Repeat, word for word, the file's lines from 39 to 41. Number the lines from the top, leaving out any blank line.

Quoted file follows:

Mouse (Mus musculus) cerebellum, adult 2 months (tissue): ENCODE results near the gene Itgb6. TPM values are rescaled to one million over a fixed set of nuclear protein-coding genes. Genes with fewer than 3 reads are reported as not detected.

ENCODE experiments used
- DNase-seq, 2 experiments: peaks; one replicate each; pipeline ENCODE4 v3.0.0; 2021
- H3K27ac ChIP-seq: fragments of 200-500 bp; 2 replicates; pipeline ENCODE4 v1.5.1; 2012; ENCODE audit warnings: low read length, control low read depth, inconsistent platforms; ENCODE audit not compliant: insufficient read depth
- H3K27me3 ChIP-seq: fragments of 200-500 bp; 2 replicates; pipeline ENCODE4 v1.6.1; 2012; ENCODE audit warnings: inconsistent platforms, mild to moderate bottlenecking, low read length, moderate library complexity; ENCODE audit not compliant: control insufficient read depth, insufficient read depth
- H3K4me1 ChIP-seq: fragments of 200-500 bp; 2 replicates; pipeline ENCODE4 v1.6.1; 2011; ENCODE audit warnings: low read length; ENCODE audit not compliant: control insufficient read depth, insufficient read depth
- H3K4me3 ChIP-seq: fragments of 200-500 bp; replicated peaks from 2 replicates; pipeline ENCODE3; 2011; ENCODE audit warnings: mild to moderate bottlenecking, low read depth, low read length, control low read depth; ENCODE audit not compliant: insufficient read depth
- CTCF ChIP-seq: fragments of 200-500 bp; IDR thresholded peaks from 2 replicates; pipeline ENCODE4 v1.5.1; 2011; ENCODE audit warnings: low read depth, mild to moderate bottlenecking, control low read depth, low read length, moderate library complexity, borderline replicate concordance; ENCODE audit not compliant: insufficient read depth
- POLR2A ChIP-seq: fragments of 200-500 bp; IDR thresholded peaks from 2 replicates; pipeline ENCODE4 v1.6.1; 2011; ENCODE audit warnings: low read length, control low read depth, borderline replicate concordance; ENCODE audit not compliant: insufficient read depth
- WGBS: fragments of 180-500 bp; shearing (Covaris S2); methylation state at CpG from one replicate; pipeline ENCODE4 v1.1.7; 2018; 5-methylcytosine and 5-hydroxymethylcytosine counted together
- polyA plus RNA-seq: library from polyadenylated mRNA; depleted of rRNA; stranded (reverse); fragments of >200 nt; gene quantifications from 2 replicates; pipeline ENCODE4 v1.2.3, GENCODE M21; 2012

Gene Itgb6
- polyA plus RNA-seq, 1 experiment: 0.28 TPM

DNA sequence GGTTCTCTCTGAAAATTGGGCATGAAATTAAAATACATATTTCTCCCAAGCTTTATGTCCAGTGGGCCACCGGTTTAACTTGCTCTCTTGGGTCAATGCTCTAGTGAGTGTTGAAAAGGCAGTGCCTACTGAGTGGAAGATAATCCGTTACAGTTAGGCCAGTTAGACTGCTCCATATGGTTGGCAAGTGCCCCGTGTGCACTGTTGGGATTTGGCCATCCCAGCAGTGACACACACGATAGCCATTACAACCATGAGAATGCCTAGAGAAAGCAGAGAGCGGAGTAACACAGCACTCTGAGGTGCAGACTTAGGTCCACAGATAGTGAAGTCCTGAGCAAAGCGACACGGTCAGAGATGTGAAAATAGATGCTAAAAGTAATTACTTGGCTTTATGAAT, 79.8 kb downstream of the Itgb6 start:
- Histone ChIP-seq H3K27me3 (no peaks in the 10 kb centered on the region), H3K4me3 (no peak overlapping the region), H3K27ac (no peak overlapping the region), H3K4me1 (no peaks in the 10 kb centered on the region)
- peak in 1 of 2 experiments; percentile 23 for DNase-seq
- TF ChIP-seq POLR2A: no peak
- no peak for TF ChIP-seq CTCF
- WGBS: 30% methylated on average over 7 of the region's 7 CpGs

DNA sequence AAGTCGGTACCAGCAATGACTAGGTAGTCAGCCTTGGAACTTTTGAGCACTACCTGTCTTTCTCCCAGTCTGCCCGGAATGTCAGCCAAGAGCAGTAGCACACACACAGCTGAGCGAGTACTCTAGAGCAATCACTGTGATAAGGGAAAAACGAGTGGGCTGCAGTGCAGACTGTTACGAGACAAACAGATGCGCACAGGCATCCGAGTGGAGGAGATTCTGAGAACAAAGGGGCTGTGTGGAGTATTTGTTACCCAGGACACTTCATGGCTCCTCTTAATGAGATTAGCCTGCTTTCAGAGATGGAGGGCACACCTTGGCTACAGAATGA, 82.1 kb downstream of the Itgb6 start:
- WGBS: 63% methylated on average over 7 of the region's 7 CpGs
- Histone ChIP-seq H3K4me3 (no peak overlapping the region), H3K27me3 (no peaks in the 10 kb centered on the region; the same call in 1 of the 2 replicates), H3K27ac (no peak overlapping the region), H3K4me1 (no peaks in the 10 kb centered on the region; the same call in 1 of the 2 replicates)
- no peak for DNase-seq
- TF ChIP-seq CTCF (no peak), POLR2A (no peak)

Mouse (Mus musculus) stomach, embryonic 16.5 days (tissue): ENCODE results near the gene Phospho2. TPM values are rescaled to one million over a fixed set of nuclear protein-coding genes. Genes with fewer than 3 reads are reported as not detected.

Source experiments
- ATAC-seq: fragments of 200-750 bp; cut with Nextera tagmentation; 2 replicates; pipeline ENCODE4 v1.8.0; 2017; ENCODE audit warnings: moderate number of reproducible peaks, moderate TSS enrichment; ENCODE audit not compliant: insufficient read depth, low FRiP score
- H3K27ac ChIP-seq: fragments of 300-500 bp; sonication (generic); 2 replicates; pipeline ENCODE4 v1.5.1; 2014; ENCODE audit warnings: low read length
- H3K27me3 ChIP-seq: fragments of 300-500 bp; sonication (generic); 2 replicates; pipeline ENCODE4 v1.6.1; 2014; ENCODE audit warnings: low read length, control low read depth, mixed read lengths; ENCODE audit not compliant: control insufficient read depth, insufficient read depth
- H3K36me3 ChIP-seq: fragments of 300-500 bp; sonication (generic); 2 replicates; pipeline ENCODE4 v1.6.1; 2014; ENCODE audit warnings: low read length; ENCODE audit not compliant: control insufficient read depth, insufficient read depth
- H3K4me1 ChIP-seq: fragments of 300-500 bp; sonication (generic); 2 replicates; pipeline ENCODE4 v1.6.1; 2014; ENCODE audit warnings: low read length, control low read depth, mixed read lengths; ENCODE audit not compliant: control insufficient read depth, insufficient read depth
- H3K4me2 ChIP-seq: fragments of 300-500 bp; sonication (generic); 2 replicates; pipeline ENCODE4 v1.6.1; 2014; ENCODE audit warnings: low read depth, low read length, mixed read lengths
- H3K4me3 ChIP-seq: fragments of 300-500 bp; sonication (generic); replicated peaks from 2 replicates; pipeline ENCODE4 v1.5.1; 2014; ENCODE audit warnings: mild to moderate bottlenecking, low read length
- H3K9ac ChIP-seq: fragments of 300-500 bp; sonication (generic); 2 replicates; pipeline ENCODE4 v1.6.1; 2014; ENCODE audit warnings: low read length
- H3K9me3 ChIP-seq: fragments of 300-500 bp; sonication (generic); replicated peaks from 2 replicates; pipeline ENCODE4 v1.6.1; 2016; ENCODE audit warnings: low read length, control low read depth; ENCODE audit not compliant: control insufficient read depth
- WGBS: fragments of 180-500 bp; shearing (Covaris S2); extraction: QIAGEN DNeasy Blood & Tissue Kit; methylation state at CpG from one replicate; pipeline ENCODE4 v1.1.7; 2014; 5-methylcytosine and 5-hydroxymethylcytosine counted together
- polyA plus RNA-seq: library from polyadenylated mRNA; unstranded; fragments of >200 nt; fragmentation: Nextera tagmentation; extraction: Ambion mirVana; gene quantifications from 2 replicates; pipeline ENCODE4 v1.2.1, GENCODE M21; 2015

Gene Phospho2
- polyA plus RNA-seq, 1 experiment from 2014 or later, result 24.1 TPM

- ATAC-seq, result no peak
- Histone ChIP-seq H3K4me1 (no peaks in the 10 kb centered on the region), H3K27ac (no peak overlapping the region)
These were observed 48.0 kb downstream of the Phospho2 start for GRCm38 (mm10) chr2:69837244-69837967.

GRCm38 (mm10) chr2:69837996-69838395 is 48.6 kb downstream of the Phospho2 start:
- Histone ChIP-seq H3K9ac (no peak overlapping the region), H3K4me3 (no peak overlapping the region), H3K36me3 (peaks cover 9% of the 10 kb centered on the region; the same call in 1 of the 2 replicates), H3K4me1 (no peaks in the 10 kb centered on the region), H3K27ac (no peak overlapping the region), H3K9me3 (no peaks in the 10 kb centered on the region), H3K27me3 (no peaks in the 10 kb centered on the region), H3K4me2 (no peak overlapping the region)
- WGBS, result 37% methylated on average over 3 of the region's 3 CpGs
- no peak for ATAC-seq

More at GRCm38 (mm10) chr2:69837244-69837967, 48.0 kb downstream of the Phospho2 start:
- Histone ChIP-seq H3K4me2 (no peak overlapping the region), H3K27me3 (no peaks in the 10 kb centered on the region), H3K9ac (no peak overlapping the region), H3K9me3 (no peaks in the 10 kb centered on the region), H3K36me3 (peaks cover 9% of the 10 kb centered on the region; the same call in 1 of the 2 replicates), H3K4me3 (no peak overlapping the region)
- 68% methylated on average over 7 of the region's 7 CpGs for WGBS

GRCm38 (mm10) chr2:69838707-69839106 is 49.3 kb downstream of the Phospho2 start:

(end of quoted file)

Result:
- polyA plus RNA-seq, 1 experiment from 2014 or later, result 24.1 TPM

- ATAC-seq, result no peak
- Histone ChIP-seq H3K4me1 (no peaks in the 10 kb centered on the region), H3K27ac (no peak overlapping the region)